9.0 Unitatis Redintegratio

Blooming as the rose, fragrant as the lily Pray for us O Holy Mother of God
“Reflect often on the fact that all of your greatness, all of your holiness and all of your dignity depend solely upon fulfilling the will of God. All of the rest, i.e. a good reputation, riches, pleasures, activities, conversions, prayers, penances and even martyrdom are nothing, a waste of time, a sin, if they aren’t according to the will of God.” (SK #966)

To start off I would like to read from UR # 3 “For it is only through Christ’s Catholic Church, which is “the all-embracing means of salvation,” that they (non-Catholic Christians) can benefit fully from the means of salvation” (Vatican Translation) Let’s keep this in mind as we read.


Claim: The Decree on Ecumenicism teaches error in paragraph 1 when it says “Yet almost all, though in different ways, long for the one visible Church of God, that truly universal Church whose mission is to convert the whole world to the gospel, so that the world may be saved, to the glory of God.” Yet, we as Catholics already have the one true Church therefore we don’t long.

Response: This argument against UR # 1 fails to read the very next sentence which states “This sacred Council gladly notes all this. It has already declared its teaching on the church, and now …..” UR was meant to be read in conjunction with Lumen Gentium (LG). (the already declared its teaching on the church part) See LG # 8 where the sacred council declares that the one true church is the Catholic church which Christ established. Thus, the UR # 1 quote above is meant to be read in light of LG. In this way there is nothing wrong with Catholics longing for the one true Church because they already know what that is and that they are part of it. The sentence in UR # 1 was meant to be directed to all Christians of various branches and also Catholics, who unlike the others not only long but also are part of the true church fully.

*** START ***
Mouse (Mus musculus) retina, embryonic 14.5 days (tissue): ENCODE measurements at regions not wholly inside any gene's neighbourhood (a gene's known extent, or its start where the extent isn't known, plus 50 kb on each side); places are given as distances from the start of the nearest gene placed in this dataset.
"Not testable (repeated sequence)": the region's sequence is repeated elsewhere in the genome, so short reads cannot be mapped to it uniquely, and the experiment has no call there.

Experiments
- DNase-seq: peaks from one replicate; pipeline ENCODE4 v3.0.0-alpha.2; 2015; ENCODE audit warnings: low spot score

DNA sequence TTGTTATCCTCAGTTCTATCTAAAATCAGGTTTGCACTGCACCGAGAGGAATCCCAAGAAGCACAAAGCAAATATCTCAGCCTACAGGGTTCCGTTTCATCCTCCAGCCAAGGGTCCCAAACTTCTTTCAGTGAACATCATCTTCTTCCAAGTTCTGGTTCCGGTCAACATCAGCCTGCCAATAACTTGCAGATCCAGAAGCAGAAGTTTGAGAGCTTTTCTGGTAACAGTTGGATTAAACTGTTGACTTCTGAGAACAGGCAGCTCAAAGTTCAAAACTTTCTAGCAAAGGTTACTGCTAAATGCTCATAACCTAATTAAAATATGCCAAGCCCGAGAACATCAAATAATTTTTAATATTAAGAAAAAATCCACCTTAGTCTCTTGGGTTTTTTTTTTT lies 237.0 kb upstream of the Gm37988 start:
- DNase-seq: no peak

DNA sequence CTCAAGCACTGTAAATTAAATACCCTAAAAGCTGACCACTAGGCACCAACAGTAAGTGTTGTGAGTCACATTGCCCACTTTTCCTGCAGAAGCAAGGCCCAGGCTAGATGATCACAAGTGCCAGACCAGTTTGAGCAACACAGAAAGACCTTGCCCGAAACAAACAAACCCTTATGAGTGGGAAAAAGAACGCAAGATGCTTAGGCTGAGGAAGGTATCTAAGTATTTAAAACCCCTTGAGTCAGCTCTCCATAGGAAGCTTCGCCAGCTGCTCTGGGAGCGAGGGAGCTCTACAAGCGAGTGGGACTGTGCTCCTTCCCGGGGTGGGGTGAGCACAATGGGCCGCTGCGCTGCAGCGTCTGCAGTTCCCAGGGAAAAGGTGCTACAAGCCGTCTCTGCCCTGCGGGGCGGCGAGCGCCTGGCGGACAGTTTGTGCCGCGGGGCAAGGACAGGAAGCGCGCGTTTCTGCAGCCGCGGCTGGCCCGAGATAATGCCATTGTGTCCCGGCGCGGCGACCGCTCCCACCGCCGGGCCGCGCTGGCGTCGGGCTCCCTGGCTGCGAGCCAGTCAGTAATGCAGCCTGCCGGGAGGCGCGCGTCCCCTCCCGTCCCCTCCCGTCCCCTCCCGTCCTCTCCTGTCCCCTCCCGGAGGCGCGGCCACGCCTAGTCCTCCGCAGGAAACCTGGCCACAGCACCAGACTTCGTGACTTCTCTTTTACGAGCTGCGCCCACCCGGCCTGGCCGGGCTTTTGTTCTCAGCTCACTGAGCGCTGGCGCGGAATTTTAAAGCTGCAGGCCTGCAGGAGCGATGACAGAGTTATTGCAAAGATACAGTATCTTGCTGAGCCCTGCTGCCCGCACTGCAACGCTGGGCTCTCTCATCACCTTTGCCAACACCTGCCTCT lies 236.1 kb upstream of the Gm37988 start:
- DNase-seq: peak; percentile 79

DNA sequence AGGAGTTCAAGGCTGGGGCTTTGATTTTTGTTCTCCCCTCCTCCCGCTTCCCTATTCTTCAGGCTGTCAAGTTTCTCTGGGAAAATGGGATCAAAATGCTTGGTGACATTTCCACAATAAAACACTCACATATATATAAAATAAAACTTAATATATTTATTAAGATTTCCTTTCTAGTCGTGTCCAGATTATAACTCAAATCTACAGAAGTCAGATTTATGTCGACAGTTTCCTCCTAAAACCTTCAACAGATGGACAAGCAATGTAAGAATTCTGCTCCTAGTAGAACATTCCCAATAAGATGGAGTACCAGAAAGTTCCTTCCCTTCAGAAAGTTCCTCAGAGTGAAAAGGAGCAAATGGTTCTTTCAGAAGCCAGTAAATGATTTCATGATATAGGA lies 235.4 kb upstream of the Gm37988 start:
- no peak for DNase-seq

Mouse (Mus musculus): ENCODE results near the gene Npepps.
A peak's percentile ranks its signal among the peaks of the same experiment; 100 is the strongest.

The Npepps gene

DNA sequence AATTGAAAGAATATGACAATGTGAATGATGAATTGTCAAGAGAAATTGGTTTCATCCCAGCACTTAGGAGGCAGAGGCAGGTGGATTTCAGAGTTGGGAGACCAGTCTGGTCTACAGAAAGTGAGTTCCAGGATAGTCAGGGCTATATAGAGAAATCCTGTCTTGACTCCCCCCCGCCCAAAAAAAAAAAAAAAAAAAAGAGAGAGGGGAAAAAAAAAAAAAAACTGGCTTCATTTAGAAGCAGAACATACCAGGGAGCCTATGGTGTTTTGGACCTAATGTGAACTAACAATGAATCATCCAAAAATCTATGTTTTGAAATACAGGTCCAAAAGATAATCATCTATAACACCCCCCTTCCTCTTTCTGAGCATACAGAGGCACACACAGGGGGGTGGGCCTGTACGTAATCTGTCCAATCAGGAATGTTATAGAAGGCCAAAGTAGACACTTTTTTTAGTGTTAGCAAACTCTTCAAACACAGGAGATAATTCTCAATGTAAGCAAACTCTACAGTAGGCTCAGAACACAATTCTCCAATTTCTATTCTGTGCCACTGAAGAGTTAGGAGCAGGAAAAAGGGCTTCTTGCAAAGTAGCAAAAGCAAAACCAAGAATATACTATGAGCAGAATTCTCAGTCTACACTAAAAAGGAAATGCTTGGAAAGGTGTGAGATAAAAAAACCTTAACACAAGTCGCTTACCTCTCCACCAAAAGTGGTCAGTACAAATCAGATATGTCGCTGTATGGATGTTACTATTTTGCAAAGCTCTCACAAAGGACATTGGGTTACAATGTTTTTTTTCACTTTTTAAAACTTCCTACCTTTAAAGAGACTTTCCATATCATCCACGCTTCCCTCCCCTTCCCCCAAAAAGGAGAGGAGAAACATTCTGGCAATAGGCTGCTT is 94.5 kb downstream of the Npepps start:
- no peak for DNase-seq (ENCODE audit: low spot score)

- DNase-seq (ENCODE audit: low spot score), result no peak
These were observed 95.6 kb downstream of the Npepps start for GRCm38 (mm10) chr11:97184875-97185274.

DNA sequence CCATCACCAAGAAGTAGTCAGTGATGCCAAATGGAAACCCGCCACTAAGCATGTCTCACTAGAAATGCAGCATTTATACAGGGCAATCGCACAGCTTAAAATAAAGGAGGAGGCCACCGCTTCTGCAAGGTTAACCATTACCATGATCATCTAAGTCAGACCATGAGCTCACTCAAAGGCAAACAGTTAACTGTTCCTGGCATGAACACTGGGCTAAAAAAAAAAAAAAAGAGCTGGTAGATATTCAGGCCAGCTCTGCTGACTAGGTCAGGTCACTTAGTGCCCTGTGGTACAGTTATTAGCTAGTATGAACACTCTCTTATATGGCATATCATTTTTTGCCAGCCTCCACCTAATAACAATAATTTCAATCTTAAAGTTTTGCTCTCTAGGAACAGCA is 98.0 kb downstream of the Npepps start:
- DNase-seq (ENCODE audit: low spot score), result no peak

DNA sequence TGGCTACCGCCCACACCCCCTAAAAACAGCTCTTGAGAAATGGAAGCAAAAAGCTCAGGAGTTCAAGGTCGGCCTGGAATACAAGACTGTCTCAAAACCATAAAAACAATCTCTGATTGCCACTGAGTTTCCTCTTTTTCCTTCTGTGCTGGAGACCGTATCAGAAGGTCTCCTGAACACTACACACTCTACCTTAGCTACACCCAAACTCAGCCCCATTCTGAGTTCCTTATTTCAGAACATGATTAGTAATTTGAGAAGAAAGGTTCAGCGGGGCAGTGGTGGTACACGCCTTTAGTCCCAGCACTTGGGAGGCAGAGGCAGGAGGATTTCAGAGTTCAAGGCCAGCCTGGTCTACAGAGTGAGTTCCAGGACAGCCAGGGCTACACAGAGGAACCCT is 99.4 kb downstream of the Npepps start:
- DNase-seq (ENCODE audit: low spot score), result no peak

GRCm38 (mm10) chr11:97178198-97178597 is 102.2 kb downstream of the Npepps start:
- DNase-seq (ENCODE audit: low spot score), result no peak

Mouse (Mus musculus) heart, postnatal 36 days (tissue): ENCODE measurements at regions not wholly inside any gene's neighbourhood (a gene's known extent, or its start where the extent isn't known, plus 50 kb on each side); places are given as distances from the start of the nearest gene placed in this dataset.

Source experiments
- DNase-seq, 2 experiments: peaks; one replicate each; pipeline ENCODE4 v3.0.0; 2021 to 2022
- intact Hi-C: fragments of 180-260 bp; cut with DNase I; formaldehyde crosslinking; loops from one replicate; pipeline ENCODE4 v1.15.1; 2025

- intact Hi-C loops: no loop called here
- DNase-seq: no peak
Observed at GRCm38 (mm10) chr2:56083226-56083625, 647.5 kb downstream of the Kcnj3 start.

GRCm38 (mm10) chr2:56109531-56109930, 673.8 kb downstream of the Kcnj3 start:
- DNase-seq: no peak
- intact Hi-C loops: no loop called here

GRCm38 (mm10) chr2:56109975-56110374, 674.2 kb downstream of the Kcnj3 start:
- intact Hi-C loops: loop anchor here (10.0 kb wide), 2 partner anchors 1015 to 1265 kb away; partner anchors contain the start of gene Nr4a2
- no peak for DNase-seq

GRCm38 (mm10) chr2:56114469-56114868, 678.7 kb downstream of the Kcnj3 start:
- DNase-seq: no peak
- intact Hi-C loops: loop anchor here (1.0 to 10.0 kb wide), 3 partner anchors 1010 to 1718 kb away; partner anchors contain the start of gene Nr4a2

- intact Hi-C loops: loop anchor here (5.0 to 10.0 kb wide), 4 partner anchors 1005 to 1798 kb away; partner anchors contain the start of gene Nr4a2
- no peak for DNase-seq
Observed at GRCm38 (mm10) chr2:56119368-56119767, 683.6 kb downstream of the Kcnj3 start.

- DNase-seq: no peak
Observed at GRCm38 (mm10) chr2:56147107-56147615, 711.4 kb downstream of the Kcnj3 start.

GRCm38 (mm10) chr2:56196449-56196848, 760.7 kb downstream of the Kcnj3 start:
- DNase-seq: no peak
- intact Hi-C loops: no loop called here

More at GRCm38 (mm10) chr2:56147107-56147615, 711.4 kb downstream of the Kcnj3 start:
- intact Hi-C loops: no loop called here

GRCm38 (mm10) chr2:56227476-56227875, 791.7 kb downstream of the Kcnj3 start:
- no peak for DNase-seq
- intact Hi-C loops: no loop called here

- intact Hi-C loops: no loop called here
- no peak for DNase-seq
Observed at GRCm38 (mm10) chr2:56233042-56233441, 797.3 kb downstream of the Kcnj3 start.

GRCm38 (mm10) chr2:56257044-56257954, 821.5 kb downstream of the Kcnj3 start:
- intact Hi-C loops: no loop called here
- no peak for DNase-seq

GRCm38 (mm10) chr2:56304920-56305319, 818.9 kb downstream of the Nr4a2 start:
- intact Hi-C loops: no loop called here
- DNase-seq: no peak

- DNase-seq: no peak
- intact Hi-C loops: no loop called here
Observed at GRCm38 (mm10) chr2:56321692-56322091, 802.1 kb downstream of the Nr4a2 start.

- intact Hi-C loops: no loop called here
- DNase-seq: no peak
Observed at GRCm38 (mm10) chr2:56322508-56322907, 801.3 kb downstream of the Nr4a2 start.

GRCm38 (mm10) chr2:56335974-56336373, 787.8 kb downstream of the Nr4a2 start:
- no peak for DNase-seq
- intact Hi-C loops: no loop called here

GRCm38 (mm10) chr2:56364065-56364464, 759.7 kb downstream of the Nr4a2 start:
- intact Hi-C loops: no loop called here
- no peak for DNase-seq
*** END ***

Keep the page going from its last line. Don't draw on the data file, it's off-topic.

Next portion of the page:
Claim: “Nevertheless, the divisions among Christians prevent the Church from attaining the fullness of catholicity proper to her, in those of her sons who, though attached to her by Baptism, are yet separated from full communion with her. Furthermore, the Church herself finds it more difficult to express in actual life her full catholicity in all her bearings.” (Vatican Translation) Yet, in the Apostles Creed we profess one Holy Catholic and Apostolic Church. Thus, UR # 4 teaches error that the Catholic Church is not fully Catholic yet.

Response: Be careful about the translation. In UR # 4 catholicity is not capitalized. It is not inferring that the Catholic Church is not the universal church of salvation, but that it is not yet universally (catholicity = all embracing, universal) accepted or spread into everyone’s heart. Hence Lucy, who is Catholic, has an very catholic diet. This can mean Lucy eats like a Catholic or that her diet is very universal or all embracing. Hence, you can profess the One Holy Catholic Church is still not universally present in everyone’s hearts all around the world. The fullness of universality in human hearts is lacking due to division – not its character as the universal church of salvation.